Rank-and-file workers must form rank-and-file committees to fight for abortion rights: Teamsters for Abortion Rights, Starbucks Workers for Abortion Rights, Teachers for Abortion Rights, and more. These kinds of committees can and should organize other workers to take to the streets in protests — getting out more people than the small handful that the union leaderships moved last month. These committees can organize workplace actions, from small ones like wearing green, to bigger ones like a 13 minute work stoppage for the 13 states with trigger bans, or even a walkout and full day work stoppage for abortion rights. On the day the decision comes out, these committees could organize an action, a work stoppage. They should mobilize their members to join the action on the day the decision comes out.
These kinds of committees are meant for action, but also for discussion. They are a way to build community, build political agreement, and discussion amongst co-workers.
These committees aren’t just another activist group. They are important for two primary reasons. On one hand, they have the ability to mobilize new sectors — the over 60 percent of people who agree that Roe v Wade should not be overturned, but may not have taken the streets or any action. Our task needs to be to move those people, and what better way than to discuss it every day with co-workers — the people we have to see five days a week for work either way.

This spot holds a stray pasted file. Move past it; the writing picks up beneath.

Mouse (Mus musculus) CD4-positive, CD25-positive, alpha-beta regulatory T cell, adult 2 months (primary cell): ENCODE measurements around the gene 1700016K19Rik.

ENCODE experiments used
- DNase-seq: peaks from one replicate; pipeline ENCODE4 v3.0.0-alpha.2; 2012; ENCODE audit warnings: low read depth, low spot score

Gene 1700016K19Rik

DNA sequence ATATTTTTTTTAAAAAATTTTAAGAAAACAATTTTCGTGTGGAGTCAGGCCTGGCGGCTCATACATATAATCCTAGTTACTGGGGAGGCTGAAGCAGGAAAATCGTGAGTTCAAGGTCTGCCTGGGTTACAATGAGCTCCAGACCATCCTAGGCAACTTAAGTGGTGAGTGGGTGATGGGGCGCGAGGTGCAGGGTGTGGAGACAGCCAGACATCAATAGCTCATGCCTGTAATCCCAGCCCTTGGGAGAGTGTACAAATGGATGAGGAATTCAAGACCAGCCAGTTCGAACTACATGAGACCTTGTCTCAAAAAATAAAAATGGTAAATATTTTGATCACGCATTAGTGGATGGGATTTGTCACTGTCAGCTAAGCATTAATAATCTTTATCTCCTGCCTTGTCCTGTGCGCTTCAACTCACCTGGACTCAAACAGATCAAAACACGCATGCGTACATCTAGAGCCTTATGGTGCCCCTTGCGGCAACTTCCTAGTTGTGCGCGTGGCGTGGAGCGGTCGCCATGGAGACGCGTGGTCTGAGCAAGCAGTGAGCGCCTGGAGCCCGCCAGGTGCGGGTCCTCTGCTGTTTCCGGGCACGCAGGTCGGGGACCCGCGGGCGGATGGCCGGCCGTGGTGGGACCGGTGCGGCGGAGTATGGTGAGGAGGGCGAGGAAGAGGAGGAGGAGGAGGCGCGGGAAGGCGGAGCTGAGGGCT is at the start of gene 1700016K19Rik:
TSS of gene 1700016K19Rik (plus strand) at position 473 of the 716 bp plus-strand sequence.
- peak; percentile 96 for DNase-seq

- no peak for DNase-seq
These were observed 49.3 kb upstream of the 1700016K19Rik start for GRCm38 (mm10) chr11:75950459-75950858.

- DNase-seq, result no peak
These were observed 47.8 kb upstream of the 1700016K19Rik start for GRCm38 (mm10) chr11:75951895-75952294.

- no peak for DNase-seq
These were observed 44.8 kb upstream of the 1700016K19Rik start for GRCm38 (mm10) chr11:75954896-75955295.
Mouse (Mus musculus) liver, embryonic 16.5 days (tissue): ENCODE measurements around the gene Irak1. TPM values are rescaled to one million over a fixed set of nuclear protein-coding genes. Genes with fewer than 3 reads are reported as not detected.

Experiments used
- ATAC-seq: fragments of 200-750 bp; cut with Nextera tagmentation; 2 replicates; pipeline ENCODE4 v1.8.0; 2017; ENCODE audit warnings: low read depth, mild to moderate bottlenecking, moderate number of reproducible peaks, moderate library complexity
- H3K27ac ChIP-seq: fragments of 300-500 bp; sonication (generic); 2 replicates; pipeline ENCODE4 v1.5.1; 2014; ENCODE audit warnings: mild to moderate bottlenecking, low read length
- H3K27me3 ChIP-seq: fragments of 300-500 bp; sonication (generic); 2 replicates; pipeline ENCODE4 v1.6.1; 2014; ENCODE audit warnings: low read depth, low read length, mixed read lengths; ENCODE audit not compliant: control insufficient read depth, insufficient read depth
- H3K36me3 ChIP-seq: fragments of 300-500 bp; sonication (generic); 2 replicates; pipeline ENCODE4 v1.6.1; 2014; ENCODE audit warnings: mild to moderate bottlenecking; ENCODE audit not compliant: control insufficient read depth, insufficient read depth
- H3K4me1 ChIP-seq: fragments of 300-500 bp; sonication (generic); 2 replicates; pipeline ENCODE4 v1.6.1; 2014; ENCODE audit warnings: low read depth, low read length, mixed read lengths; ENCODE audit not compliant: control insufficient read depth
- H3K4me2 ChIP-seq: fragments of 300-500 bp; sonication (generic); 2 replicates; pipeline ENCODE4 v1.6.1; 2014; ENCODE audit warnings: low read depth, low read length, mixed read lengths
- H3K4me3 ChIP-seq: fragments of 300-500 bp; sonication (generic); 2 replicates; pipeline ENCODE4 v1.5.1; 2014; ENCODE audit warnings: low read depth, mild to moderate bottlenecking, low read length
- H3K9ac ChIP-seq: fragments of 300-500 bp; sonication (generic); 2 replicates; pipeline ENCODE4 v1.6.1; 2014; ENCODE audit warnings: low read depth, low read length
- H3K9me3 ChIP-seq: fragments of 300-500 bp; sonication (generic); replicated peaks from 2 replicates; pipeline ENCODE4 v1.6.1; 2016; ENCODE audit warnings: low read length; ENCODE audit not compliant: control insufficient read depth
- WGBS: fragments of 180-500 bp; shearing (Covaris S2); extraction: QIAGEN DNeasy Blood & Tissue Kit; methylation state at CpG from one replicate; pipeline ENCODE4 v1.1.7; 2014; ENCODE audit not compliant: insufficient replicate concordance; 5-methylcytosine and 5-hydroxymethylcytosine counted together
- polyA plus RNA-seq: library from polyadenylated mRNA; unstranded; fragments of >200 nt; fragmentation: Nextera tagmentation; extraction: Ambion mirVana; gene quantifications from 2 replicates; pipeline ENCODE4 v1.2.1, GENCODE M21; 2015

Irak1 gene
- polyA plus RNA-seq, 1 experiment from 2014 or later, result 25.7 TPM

But the most important reason for this kind of organizing is because the working class is immensely powerful. All profits come from our labor. Everything runs because of our labor. And that means that we can really shut it down, not only in the streets, but in the place it hurts our oppressors and exploiters the most: in our workplaces.